Posts Tagged ‘SMS’

Today official launch of AI’s Panic Button – a new App to fight attack, kidnap and torture

June 23, 2014

Amnesty International launches new open source ‘Panic Button’ app to help activists facing imminent danger.

Today, 23 June 2014, Amnesty International launches its open source ‘Panic Button’ app to help human rights defenders facing imminent danger. The aim is to increase protection for those who face the threat of arrest, attack, kidnap and torture. In short:

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Mobile phone security for human rights defenders

May 7, 2014

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Having posted on the Natalia bracelet and the Panic Button recently as alarm systems for human rights defenders in danger, it is good to also draw attention to the dangers that are inherent in the ‘normal’ use of mobile phones. Tactical Tech has quite a bit to say about  mobile phone security: Human Rights Defenders are exposed to many potential threats – from governments, private companies, organised groups – in the course of their work. Therefore, they should be aware of dangers and necessary security measures to be taken if  deciding to communicate by mobile phone, which remains an easy-to-spy-on device. Tactical Tech has produced a number of resources about phone security.

Security in a Box has a chapter entitled “How to Use Smartphones as Securely as Possible” and one on using mobile phonesas securely as possible.

Me and My Shadow has a chapter on geolocation services for smartphones and the risks they carry, as well as tips for those using SMS and MMS.

Finally, have a look at the Guardian Project’s website, created by a group of activists dedicated to creating open source apps to increase security and privacy on smartphones.

via Mobile phone security | Exposing the Invisible.

https://thoolen.wordpress.com/tag/natalia-project/

https://thoolen.wordpress.com/2014/05/02/amnesty-releases-today-long-awaited-panic-button-for-human-rights-defenders/

Amnesty releases today long-awaited ‘Panic Button’ for human rights defenders

May 2, 2014

Amnesty International is working with activists in 16 countries on how to use "Panic Button".

(AI is now working with HRDs in 16 countries on how to use “Panic Button”. © Amnesty International)

As this blog testifies, across the globe, individuals suspected of posing a threat to state authority are routinely kidnapped, arrested and forcibly disappeared, often without any warning.Amnesty international launches today the easy-to-use app launched by Amnesty International. “Panic Button”, a mobile app for Android, transforms a user’s smart phone into a secret alarm which can be activated rapidly in the event of an emergency, alerting fellow activists and enabling them to respond faster.

Defending human rights is an incredibly dangerous job in large parts of the world, with activists facing anything from threats to imprisonment and even torture as punishment for their legitimate work,” said Tanya O’Carroll, Technology and Human Rights Officer for Amnesty International. “By introducing technology to the fight for human rights ‘Panic Button’ is bringing them a new tool to alert others about the danger they may be facing with a simple click.”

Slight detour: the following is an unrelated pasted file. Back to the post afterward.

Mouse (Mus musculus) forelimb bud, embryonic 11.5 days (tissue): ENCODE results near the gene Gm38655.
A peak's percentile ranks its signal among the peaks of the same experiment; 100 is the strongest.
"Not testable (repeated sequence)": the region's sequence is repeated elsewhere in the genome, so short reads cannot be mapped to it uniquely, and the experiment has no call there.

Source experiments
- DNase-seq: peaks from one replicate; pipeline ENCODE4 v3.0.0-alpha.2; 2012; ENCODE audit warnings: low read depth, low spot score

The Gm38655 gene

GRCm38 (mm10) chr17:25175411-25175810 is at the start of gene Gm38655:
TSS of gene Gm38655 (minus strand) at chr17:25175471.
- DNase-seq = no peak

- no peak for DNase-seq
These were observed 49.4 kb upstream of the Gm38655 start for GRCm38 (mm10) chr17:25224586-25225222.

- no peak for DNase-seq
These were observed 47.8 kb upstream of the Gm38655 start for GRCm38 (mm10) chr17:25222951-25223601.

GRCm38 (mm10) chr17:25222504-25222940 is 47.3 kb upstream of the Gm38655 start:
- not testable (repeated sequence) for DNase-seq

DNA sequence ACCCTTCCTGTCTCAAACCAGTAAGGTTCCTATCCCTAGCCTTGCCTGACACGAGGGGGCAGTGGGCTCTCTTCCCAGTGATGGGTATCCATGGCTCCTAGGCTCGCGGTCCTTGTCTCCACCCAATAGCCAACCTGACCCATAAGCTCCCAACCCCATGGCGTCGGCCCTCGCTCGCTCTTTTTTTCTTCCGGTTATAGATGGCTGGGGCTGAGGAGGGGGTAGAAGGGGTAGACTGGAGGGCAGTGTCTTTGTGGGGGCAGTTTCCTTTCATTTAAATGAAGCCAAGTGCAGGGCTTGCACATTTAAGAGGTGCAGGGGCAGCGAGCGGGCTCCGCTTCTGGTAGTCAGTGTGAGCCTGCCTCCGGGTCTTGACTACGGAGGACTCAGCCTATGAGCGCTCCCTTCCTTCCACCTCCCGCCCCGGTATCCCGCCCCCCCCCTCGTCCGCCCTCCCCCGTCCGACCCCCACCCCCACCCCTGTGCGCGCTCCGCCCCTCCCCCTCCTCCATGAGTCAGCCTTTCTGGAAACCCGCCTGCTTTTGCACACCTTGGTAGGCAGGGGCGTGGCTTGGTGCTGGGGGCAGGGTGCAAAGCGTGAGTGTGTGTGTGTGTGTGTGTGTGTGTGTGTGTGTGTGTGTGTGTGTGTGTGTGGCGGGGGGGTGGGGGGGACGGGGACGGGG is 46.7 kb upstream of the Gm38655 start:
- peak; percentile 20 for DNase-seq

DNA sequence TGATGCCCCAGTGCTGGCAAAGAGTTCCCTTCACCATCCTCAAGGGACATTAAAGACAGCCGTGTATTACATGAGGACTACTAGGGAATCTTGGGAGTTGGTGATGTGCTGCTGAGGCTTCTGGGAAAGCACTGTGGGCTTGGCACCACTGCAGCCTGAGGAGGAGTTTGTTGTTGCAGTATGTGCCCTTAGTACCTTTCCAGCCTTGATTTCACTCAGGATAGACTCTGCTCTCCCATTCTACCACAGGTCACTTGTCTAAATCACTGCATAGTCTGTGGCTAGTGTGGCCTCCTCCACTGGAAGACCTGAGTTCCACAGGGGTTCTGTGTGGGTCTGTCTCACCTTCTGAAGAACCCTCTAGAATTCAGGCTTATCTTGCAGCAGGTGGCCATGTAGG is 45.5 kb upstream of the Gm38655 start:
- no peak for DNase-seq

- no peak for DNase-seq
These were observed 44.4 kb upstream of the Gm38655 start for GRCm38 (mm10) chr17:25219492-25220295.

AI is are currently working with HRDs in 16 countries on how to use the tool and on the growing and omnipresent threat of surveillance so they are clear on the risks they take when using a mobile phone in their work,but the official website for the “Panic Button” app is up and running.

[Amnesty International hopes that activists and members of the public will help to improve the tool by downloading and testing Panic Button in their country as part of the beta – or testing – phase. Authorities know that campaigners coordinate meetings, protests and other activities using mobile phones and have ramped up their surveillance capabilities to monitor and track activists, journalists and campaigners. In a bid to mitigate some of these dangers, the “Panic Button” tool uses a screen disguise feature and requires users to enter a pin number before accessing the application. The alarm itself is triggered by rapidly pressing the phone’s power button, after which an SMS message is sent to three pre-entered contacts chosen by the user, alerting them of the distress call. When a GPS function is enabled, this message includes a map link showing the user’s coordinates and the user can pre-set regular location updates so their network is updated every few minutes when active.]

via New ‘Panic Button’ app provides safety net to human rights activists | Amnesty International.

see also: https://thoolen.wordpress.com/2013/09/05/technology-to-protect-human-rights-defenders-great-but-should-there-not-be-more-cooperation/

The use of SMS against torture in Egypt highlighted

December 10, 2013

In the context of 10 December, Human Rights DayCurt Goering of the Centre for Victims of Torture posts in the Huffington Post a piece on the value of information technology to prevent torture. .. Read the rest of this entry »